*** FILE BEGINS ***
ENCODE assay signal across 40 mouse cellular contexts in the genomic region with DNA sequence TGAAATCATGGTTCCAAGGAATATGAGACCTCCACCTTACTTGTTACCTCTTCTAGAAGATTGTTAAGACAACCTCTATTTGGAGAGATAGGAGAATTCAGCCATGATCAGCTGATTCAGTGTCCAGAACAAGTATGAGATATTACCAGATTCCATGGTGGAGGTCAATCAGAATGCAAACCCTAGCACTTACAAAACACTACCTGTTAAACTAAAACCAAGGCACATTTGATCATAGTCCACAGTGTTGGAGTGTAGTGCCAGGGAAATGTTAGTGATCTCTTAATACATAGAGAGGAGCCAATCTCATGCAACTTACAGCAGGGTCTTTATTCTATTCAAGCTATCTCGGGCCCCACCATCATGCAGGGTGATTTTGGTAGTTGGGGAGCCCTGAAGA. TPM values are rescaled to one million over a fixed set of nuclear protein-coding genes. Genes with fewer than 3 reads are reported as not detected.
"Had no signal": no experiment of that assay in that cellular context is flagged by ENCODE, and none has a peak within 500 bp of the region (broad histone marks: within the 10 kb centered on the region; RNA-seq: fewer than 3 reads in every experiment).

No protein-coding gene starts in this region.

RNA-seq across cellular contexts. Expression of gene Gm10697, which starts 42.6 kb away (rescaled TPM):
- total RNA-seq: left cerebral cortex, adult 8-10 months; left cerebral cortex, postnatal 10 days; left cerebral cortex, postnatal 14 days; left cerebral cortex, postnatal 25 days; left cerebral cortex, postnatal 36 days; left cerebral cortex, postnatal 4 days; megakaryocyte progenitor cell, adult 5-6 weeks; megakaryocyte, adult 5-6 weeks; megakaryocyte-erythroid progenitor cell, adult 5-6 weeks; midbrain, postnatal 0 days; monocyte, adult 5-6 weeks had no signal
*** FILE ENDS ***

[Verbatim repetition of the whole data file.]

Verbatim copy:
ENCODE assay signal across 40 mouse cellular contexts in the genomic region with DNA sequence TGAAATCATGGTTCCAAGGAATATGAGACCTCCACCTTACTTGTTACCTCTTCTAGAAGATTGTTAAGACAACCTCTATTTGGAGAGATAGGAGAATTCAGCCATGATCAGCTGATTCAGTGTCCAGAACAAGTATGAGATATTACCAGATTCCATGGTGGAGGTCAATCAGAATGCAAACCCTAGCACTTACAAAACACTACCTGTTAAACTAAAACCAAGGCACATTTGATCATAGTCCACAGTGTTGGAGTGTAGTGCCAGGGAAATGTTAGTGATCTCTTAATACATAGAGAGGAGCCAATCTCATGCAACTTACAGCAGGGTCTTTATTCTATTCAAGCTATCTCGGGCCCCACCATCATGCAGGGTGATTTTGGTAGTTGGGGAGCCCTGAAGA. TPM values are rescaled to one million over a fixed set of nuclear protein-coding genes. Genes with fewer than 3 reads are reported as not detected.
"Had no signal": no experiment of that assay in that cellular context is flagged by ENCODE, and none has a peak within 500 bp of the region (broad histone marks: within the 10 kb centered on the region; RNA-seq: fewer than 3 reads in every experiment).

No protein-coding gene starts in this region.

RNA-seq across cellular contexts. Expression of gene Gm10697, which starts 42.6 kb away (rescaled TPM):
- total RNA-seq: left cerebral cortex, adult 8-10 months; left cerebral cortex, postnatal 10 days; left cerebral cortex, postnatal 14 days; left cerebral cortex, postnatal 25 days; left cerebral cortex, postnatal 36 days; left cerebral cortex, postnatal 4 days; megakaryocyte progenitor cell, adult 5-6 weeks; megakaryocyte, adult 5-6 weeks; megakaryocyte-erythroid progenitor cell, adult 5-6 weeks; midbrain, postnatal 0 days; monocyte, adult 5-6 weeks had no signal